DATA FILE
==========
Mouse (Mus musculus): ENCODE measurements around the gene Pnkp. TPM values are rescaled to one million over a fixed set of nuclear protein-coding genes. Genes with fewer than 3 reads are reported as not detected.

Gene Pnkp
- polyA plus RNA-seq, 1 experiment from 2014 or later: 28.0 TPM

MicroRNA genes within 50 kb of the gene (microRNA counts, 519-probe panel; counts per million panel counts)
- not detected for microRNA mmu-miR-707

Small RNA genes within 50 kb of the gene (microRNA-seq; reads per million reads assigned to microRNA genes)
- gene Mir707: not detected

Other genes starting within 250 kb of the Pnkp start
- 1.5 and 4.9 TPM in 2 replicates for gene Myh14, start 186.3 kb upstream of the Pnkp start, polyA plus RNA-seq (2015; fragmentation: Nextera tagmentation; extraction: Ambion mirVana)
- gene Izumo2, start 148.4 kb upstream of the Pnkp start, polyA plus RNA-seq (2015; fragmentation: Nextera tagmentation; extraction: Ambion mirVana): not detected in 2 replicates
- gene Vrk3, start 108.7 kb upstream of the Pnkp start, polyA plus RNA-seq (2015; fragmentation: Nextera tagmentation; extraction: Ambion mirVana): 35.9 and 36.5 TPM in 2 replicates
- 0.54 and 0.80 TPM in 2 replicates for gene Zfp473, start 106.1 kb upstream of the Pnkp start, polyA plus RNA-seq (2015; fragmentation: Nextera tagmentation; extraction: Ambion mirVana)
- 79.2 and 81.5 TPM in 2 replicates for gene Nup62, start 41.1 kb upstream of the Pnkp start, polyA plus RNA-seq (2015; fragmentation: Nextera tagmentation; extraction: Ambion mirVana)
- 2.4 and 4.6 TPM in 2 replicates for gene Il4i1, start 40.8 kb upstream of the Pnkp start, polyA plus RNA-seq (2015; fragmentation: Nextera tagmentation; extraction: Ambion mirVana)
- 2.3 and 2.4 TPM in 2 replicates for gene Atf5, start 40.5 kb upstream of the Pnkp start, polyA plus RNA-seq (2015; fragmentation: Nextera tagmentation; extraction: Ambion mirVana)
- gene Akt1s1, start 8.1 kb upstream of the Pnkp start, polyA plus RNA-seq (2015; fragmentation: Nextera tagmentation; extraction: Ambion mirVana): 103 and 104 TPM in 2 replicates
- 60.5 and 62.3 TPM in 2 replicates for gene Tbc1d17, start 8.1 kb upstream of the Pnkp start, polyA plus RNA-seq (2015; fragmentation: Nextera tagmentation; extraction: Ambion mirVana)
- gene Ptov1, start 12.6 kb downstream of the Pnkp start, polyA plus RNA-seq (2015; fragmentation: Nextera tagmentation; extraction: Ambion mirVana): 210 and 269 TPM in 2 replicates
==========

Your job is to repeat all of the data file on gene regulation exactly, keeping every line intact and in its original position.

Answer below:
Mouse (Mus musculus): ENCODE measurements around the gene Pnkp. TPM values are rescaled to one million over a fixed set of nuclear protein-coding genes. Genes with fewer than 3 reads are reported as not detected.

Gene Pnkp
- polyA plus RNA-seq, 1 experiment from 2014 or later: 28.0 TPM

MicroRNA genes within 50 kb of the gene (microRNA counts, 519-probe panel; counts per million panel counts)
- not detected for microRNA mmu-miR-707

Small RNA genes within 50 kb of the gene (microRNA-seq; reads per million reads assigned to microRNA genes)
- gene Mir707: not detected

Other genes starting within 250 kb of the Pnkp start
- 1.5 and 4.9 TPM in 2 replicates for gene Myh14, start 186.3 kb upstream of the Pnkp start, polyA plus RNA-seq (2015; fragmentation: Nextera tagmentation; extraction: Ambion mirVana)
- gene Izumo2, start 148.4 kb upstream of the Pnkp start, polyA plus RNA-seq (2015; fragmentation: Nextera tagmentation; extraction: Ambion mirVana): not detected in 2 replicates
- gene Vrk3, start 108.7 kb upstream of the Pnkp start, polyA plus RNA-seq (2015; fragmentation: Nextera tagmentation; extraction: Ambion mirVana): 35.9 and 36.5 TPM in 2 replicates
- 0.54 and 0.80 TPM in 2 replicates for gene Zfp473, start 106.1 kb upstream of the Pnkp start, polyA plus RNA-seq (2015; fragmentation: Nextera tagmentation; extraction: Ambion mirVana)
- 79.2 and 81.5 TPM in 2 replicates for gene Nup62, start 41.1 kb upstream of the Pnkp start, polyA plus RNA-seq (2015; fragmentation: Nextera tagmentation; extraction: Ambion mirVana)
- 2.4 and 4.6 TPM in 2 replicates for gene Il4i1, start 40.8 kb upstream of the Pnkp start, polyA plus RNA-seq (2015; fragmentation: Nextera tagmentation; extraction: Ambion mirVana)
- 2.3 and 2.4 TPM in 2 replicates for gene Atf5, start 40.5 kb upstream of the Pnkp start, polyA plus RNA-seq (2015; fragmentation: Nextera tagmentation; extraction: Ambion mirVana)
- gene Akt1s1, start 8.1 kb upstream of the Pnkp start, polyA plus RNA-seq (2015; fragmentation: Nextera tagmentation; extraction: Ambion mirVana): 103 and 104 TPM in 2 replicates
- 60.5 and 62.3 TPM in 2 replicates for gene Tbc1d17, start 8.1 kb upstream of the Pnkp start, polyA plus RNA-seq (2015; fragmentation: Nextera tagmentation; extraction: Ambion mirVana)
- gene Ptov1, start 12.6 kb downstream of the Pnkp start, polyA plus RNA-seq (2015; fragmentation: Nextera tagmentation; extraction: Ambion mirVana): 210 and 269 TPM in 2 replicates